UK Prime Minister Boris Johnson and Northern Ireland Secretary of State Brandon Lewis have both issued apologies to the families of the Ballymurphy Massacre victims, apologies that the families have slammed as "disgraceful."Today, May 13, two days after the ten victims of the 1971 Ballymurphy Massacre in Belfast were declared "entirely innocent," copies of Prime Minister Boris Johnson's brief letter to the families of the victims began to circulate online.
Northern Ireland veteran could face criminal charges over 'Ballymurphy massacre' after coroner ruled British paratroopers shot dead 10 'innocent' people in IRA clash - as PM writes to families recognising 'terrible hurt'
The ex-paratrooper, known only as M3, killed builder Edward Doherty, judge said A coroner on Tuesday found that those who died in 1971 in Belfast were innocent She found nine of the 10 had been killed by soldiers, and use of force not needed Northern Ireland Secretary Brandon Lewis told Commons Government was sorry A Northern Ireland veteran could face criminal charges over the 'Ballymurphy massacre' 50 years ago.
On the day the government formally apologised to the families of ten people killed by the army in Ballymurphy in 1971, a DUP MP and military veterans have called for other Troubles deaths to be investigated to the same standard.In the House of Commons on Thursday, NI Secretary Brandon Lewis said the conclusion of the inquest on Tuesday ended a “long and distressing quest” for truth.
British Prime Minister Boris Johnson has written a letter of apology to the families of the Ballymurphy massacre.Mr Johnson had faced criticism for the families for releasing an apology via a statement, rather than delivering himself in parliament.This task was left to Northern Ireland Secretary Brandon Lewis, with Mr Johnson’s letter sent afterwards to the family.
The Ballymurphy families have received a letter from the Prime Minister in which Boris Johnson expressed his personal sorrow for the “terrible hurt that has been caused” by the deaths of 10 innocent civilians 50 years ago.On Tuesday, coroner Mrs Justice Keegan found that those who died in Belfast in August 1971 were “entirely innocent”.
The British government is “truly sorry” for the events in Ballymurphy 50 years ago, in which 10 innocent people were killed, the Northern Ireland Secretary, Brandon Lewis, has said.On Tuesday, coroner Mrs Justice Keegan found that those who died in west Belfast in August 1971 were “entirely innocent”.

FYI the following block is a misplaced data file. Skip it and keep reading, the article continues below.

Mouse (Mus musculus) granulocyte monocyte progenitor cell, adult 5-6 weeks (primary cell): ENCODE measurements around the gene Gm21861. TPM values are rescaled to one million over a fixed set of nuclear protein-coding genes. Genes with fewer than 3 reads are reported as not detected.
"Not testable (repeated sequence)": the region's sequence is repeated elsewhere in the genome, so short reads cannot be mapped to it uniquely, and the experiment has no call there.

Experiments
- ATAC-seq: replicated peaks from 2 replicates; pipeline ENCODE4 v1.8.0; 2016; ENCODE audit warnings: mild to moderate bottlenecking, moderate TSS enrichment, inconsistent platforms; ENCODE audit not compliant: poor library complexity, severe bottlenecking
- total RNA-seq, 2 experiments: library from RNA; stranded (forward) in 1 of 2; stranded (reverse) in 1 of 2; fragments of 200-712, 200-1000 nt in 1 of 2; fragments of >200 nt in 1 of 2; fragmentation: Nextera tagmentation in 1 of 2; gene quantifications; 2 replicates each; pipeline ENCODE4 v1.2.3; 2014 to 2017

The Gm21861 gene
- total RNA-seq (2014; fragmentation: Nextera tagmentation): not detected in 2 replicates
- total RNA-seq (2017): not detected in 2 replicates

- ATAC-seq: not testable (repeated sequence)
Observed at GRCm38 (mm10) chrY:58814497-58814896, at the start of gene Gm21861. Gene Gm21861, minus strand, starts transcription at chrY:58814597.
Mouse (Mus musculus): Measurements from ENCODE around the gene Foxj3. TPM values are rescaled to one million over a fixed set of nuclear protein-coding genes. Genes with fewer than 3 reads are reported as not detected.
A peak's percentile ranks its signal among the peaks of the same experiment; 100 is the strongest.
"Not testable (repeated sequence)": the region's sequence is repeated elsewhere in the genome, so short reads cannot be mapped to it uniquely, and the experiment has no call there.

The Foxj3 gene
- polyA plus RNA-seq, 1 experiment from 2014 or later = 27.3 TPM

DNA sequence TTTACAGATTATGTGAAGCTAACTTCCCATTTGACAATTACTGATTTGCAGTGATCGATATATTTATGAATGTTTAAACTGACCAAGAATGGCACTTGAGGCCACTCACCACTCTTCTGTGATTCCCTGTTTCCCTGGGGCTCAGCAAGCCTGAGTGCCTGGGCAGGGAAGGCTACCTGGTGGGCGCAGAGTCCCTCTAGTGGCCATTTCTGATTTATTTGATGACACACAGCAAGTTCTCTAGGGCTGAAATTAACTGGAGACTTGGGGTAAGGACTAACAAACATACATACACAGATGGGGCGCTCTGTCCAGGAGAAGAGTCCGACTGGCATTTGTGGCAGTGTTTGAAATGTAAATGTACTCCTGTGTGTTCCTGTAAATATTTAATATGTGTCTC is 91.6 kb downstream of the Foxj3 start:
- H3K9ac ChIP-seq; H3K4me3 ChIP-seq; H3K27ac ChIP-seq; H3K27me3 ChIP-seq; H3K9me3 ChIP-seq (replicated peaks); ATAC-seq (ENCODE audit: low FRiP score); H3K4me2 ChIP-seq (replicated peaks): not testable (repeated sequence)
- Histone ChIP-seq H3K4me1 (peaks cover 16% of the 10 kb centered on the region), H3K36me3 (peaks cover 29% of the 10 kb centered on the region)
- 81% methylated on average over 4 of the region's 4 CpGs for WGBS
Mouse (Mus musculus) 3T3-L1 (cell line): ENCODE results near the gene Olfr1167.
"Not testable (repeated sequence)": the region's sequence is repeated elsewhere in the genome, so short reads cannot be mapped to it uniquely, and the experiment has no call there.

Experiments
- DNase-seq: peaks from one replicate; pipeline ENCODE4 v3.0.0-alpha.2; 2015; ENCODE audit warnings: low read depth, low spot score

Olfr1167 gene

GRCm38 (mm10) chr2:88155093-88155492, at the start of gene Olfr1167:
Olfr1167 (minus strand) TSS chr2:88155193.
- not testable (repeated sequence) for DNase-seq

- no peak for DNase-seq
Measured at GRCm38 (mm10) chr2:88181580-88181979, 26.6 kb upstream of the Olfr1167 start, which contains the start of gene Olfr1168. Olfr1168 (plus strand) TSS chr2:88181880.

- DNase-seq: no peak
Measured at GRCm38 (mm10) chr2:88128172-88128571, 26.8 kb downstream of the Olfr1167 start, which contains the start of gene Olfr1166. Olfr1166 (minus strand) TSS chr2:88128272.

A U.K. government minister has stood before lawmakers and formally apologized for the killing of 10 civilians during unrest in Belfast half a century ago, as Britain and Northern Ireland struggle to come to terms with the events of the past A U.K. government minister stood before lawmakers Thursday and formally apologized for the killing of 10 civilians during unrest in Belfast half a century ago, as Britain and Northern Ireland struggle to come to terms with the events of the past.
Boris Johnson is to write letters of apology to the families of 10 people killed during a British army operation in Ballymurphy in 1971 after his initial attempt to apologise backfired and angered them.The Northern Ireland secretary, Brandon Lewis, made a public apology on behalf of the UK government in the House of Commons on Thursday, two days after the conclusion of an inquest into the shootings, and said the prime minister would write to the families.
The daughter of a Ballymurphy victim has said Boris Johnson “does not care” about people in Northern Ireland.Families of those who were killed in 1971 reacted angrily today after the British government delivered an apology for the deaths of 10 innocent civilians in Belfast 50 years ago.
The Secretary of State for Northern Ireland, Brandon Lewis, has said the government is "truly sorry" for what occurred when 10 innocent civilians were shot dead in west Belfast in August 1971.For all the latest news and reaction concerning the Secretary of State's statement please scroll down.
The Prime Minister will personally address those related to the victims Boris Johnson will write a letter of apology to the families of those killed in the Ballymurphy massacre.Northern Ireland Secretary of State Brandon Lewis also made a public apology to the families in the House of Commons today.
The government has said it is "truly sorry" for the events at Ballymurphy 50 years ago in which 10 innocent people were killed.Northern Ireland Secretary Brandon Lewis made the apology in the Commons.It comes after a coroner on Tuesday concluded the victims of shootings over three days in August 1971 were "entirely innocent" and the British Army was responsible for nine of the fatal shootings.
Ballymurphy: UK government 'truly sorry' for events in Northern Ireland where 10 innocent people were killed in 1971
The UK government has said it is "truly sorry" for the events at Ballymurphy in Northern Ireland 50 years ago in which 10 innocent people were killed.Northern Ireland Secretary Brandon Lewis made the apology in the Commons."The events of Ballymurphy should never have happened, the families of those who were killed should never have had to experience the grief and trauma of that loss," he said.
British Prime Minister Boris Johnson is to write to the families of the Ballymurphy victims in person to apologise for their deaths.Northern Ireland Secretary Brandon Lewis told the House of Commons Mr Johnson would contact the families as he said the Government is "truly sorry" for the events 50 years ago which left 10 innocent people dead.